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FEMA is conducting an in-depth, large-scale series of studies to re-examine flood hazards and related risks in the coastal communities.  This will result in new Flood Insurance Studies (FISs) and associated Flood Insurance Rate Maps (FIRMs) that will reflect up to date coastal flood hazard information.

As a result, property owners throughout the U.S. will have up-to-date, reliable and internet-accessible information about their flood risk. Some residents and business owners will learn that their flood risk is designated as higher—or lower—than on the previous FIRM.

As a home builder, developer, and/or construction professional, it is important for you to understand flood zones and how they relate to building codes/standards, client/buyer hazard risks and expectations, and ultimately the sustainability of your projects.  There are steps you can take in the siting, design, and construction of your properties that can reduce risk--potentially lowering flood insurance premium and protecting the property from coastal storm damage.

This page provides useful information regarding the ongoing coastal analysis and mapping effort:

  • What You Should Know and Why
  • Steps You Can Take
  • For More Information

What You Should Know and Why

As part of the Risk Mapping, Assessment, and Planning (Risk MAP) effort, FEMA has undertaken a scientific and engineering effort to update Flood Insurance Rate Maps (FIRMs) and Flood Insurance Studies (FISs) in populated coastal areas nationwide.  This FEMA-led effort is being undertaken in cooperation with other Federal agencies, State agencies, regional entities, non-profit organizations (including universities and professional associations), local communities, and Tribal entities.  To learn more about this multi-year effort, click on the following link to the Coastal Flood Risk Study Process page.

As the coastal engineering analyses are completed, each jurisdiction hosts a formal meeting and/or open house where FEMA and their Federal, State, and regional partners present the new versions of the digital FIRMs to community officials and the general public.  To find out the progress of your community’s coastal mapping project, please visit the Risk MAP Project Status website.  This website offers an interactive map that allows users to zoom in, locate their community, and click to learn about the project status (i.e. time frame for their preliminary and effective maps).  To use this website, you may be required to download a browser plug-in.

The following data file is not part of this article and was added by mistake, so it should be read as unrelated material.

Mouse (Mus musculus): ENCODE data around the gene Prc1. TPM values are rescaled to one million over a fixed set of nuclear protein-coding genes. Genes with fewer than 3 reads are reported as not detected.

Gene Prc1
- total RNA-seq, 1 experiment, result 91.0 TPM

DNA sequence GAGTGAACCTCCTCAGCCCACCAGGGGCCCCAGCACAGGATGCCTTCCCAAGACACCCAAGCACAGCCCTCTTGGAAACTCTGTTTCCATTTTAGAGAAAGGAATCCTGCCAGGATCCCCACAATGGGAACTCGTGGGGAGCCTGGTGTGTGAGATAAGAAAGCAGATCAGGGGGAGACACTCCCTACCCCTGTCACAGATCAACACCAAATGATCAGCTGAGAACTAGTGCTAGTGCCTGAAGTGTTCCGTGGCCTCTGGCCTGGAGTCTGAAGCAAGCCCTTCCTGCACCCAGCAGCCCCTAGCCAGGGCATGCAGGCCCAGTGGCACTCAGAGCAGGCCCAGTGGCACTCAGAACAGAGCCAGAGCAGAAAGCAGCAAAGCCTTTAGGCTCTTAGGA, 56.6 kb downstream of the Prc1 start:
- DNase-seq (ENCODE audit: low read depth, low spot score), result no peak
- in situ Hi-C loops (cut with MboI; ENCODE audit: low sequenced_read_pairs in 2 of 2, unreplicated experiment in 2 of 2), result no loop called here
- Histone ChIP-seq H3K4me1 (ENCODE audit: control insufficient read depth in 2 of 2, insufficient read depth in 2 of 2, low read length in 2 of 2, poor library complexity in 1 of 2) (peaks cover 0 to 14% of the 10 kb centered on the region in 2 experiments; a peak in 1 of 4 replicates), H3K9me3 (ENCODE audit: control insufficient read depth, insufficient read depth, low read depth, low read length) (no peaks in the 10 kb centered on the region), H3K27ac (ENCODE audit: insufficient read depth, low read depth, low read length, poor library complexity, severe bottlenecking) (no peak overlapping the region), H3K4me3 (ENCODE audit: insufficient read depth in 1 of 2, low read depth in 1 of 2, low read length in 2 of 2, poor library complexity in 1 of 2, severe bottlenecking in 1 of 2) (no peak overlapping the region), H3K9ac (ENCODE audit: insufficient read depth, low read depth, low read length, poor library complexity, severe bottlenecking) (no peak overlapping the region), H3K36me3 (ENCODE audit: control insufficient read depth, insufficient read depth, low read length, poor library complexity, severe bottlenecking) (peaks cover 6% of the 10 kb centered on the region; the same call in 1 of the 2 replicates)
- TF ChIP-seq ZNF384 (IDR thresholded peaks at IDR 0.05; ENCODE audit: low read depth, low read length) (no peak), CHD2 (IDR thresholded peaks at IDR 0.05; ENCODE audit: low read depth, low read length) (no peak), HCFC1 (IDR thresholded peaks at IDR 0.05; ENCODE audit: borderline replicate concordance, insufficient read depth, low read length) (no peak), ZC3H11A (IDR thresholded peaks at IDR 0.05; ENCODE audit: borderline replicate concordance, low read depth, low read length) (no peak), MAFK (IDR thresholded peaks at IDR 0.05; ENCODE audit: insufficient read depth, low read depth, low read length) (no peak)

Take advantage of free FEMA technical guidance for building stronger and safer along the coast.  In some cases, this guidance goes above local building code requirements.  If you are a premium quality developer, this guidance enables you to offer significant risk reduction to discerning buyers willing to go the extra step toward disaster resilience.

Building code-related information:

  • CodeMaster for Flood Resistant Design (2011).  Provides designers with an easy-to-use desk reference that identifies the flood provisions in the 2009 and 2012 International Building Code® (IBC®) and International Residential Code® (IRC®), as well as the flood requirements of American Society of Civil Engineers (ASCE) standards 7-05, 7-10, and 24-05. The eight-page guide provides sections on preliminary considerations and design process, key flood terminology, a 12-step process to incorporate flood resistance in the design of a building, an example showing the 12-step process being executed, and information on additional FEMA mitigation resources related to flood-resistant design. This guide can be purchased from the International Code Council.

  • FEMA Mitigation Assessment Team (MAT) Reports include technical and engineering design recommendations for structures based on findings from a number of natural disasters.  Click here to read the FEMA MAT Reports.

Steps You Can Take

  • Recommend that your clients build outside of the high-risk SFHAs and/or build to flood-resistant standards using the above-listed resources.

  • Know the Letter of Map Change process, if you believe the flood zone is incorrect or if your development activities will change the floodplain.

  • Adhere to NFIP and accepted industry building codes for hurricane and flood-resistant design.

For More Information

  • The Coastal Risk Resources page, organized by region and stakeholder group, contains links to useful fact sheets, flyers, brochures, and other helpful documents produced by FEMA, other Federal agencies, State agencies, Water Management Districts, and other entities.

Last Updated: 
02/05/2014 - 10:57
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